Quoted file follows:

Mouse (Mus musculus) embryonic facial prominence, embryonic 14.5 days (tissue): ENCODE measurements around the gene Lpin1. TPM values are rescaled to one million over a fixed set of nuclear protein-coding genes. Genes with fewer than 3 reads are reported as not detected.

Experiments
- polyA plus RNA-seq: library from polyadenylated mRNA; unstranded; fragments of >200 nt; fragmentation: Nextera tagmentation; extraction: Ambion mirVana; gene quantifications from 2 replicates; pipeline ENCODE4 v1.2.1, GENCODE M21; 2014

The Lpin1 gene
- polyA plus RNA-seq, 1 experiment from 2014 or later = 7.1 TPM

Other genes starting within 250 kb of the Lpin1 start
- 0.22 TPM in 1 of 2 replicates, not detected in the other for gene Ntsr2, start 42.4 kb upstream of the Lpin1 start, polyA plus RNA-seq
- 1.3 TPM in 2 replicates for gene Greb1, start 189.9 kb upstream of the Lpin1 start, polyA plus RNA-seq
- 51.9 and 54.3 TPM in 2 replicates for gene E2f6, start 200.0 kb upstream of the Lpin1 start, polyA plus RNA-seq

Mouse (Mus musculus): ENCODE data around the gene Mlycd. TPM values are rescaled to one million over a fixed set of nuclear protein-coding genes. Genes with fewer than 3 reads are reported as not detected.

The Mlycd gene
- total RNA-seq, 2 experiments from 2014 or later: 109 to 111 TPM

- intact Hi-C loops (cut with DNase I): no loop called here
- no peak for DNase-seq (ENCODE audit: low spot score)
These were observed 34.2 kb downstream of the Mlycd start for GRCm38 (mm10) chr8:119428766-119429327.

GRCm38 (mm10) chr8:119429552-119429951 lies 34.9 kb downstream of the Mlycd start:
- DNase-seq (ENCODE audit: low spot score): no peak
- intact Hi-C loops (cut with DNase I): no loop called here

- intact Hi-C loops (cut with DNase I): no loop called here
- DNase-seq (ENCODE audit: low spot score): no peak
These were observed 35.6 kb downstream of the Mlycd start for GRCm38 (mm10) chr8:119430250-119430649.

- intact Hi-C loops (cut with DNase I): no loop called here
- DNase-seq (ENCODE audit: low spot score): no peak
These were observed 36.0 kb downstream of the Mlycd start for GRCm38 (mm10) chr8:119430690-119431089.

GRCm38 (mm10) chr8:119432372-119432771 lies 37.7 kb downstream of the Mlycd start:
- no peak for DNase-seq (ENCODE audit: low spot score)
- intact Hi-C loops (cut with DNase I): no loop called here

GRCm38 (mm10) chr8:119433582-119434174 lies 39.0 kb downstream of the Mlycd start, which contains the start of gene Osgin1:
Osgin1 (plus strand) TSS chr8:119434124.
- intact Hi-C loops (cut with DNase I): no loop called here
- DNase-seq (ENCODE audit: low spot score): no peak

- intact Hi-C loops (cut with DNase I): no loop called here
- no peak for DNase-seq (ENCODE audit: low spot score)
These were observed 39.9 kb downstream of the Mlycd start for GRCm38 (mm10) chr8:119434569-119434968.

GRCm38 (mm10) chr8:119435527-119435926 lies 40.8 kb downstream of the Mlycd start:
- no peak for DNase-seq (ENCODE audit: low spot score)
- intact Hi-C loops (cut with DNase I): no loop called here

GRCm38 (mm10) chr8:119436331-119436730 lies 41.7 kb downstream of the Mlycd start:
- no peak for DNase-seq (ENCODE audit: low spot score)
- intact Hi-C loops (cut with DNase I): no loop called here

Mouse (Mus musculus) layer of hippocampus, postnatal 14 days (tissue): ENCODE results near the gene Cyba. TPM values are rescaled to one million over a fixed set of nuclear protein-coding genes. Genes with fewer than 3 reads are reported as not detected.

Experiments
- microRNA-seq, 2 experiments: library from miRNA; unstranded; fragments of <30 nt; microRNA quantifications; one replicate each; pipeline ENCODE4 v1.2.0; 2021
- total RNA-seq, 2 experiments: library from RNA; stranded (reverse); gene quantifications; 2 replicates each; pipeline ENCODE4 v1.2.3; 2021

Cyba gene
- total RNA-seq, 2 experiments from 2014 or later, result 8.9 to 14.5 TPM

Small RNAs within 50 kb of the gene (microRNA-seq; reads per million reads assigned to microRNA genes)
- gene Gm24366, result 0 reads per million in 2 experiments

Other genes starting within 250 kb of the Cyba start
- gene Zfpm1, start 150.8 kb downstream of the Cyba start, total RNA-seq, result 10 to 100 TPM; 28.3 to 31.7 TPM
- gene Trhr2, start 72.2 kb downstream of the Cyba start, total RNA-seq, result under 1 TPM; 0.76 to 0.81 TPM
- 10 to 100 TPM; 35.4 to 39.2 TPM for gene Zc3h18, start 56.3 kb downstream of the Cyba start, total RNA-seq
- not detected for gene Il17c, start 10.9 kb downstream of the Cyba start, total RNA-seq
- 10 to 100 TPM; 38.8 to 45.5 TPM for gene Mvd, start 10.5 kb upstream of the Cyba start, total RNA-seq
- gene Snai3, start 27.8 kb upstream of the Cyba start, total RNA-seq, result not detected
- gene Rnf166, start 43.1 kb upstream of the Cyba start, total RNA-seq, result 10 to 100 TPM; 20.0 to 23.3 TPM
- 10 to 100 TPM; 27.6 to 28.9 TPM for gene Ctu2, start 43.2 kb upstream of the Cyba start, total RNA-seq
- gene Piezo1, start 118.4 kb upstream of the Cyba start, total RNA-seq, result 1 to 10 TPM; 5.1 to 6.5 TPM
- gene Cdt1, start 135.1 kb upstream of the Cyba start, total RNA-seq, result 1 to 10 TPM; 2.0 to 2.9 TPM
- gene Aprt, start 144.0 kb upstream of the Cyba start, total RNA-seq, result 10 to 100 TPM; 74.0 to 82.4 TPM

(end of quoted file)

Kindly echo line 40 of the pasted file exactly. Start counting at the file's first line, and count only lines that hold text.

- intact Hi-C loops (cut with DNase I): no loop called here